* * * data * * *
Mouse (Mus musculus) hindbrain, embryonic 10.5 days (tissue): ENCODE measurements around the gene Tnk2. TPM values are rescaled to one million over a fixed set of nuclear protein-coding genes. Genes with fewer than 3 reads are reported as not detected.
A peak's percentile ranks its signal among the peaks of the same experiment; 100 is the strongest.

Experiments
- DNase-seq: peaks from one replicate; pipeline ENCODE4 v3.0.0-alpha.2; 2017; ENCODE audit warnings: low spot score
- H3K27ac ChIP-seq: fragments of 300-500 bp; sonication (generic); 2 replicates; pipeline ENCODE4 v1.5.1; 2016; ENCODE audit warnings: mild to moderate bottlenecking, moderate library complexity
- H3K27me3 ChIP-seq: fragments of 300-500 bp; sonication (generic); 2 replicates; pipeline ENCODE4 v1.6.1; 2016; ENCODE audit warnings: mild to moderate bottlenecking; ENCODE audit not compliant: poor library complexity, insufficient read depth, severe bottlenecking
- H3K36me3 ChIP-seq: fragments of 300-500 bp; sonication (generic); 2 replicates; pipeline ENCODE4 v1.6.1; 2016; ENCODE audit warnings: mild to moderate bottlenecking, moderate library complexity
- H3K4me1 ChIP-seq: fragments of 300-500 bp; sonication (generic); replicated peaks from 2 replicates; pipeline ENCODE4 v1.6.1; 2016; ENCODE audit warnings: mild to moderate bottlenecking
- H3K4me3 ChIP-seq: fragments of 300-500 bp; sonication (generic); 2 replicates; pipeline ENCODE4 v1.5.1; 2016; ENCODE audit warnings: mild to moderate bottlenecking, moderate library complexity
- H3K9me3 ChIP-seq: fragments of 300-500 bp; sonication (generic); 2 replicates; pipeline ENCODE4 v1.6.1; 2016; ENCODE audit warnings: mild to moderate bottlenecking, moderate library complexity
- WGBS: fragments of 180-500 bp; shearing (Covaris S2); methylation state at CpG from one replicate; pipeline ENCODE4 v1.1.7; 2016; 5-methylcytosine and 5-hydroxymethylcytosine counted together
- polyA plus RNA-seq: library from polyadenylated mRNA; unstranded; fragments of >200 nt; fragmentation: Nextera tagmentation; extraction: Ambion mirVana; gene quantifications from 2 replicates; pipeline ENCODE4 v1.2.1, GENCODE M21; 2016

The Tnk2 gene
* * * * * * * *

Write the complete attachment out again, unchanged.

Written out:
Mouse (Mus musculus) hindbrain, embryonic 10.5 days (tissue): ENCODE measurements around the gene Tnk2. TPM values are rescaled to one million over a fixed set of nuclear protein-coding genes. Genes with fewer than 3 reads are reported as not detected.
A peak's percentile ranks its signal among the peaks of the same experiment; 100 is the strongest.

Experiments
- DNase-seq: peaks from one replicate; pipeline ENCODE4 v3.0.0-alpha.2; 2017; ENCODE audit warnings: low spot score
- H3K27ac ChIP-seq: fragments of 300-500 bp; sonication (generic); 2 replicates; pipeline ENCODE4 v1.5.1; 2016; ENCODE audit warnings: mild to moderate bottlenecking, moderate library complexity
- H3K27me3 ChIP-seq: fragments of 300-500 bp; sonication (generic); 2 replicates; pipeline ENCODE4 v1.6.1; 2016; ENCODE audit warnings: mild to moderate bottlenecking; ENCODE audit not compliant: poor library complexity, insufficient read depth, severe bottlenecking
- H3K36me3 ChIP-seq: fragments of 300-500 bp; sonication (generic); 2 replicates; pipeline ENCODE4 v1.6.1; 2016; ENCODE audit warnings: mild to moderate bottlenecking, moderate library complexity
- H3K4me1 ChIP-seq: fragments of 300-500 bp; sonication (generic); replicated peaks from 2 replicates; pipeline ENCODE4 v1.6.1; 2016; ENCODE audit warnings: mild to moderate bottlenecking
- H3K4me3 ChIP-seq: fragments of 300-500 bp; sonication (generic); 2 replicates; pipeline ENCODE4 v1.5.1; 2016; ENCODE audit warnings: mild to moderate bottlenecking, moderate library complexity
- H3K9me3 ChIP-seq: fragments of 300-500 bp; sonication (generic); 2 replicates; pipeline ENCODE4 v1.6.1; 2016; ENCODE audit warnings: mild to moderate bottlenecking, moderate library complexity
- WGBS: fragments of 180-500 bp; shearing (Covaris S2); methylation state at CpG from one replicate; pipeline ENCODE4 v1.1.7; 2016; 5-methylcytosine and 5-hydroxymethylcytosine counted together
- polyA plus RNA-seq: library from polyadenylated mRNA; unstranded; fragments of >200 nt; fragmentation: Nextera tagmentation; extraction: Ambion mirVana; gene quantifications from 2 replicates; pipeline ENCODE4 v1.2.1, GENCODE M21; 2016

The Tnk2 gene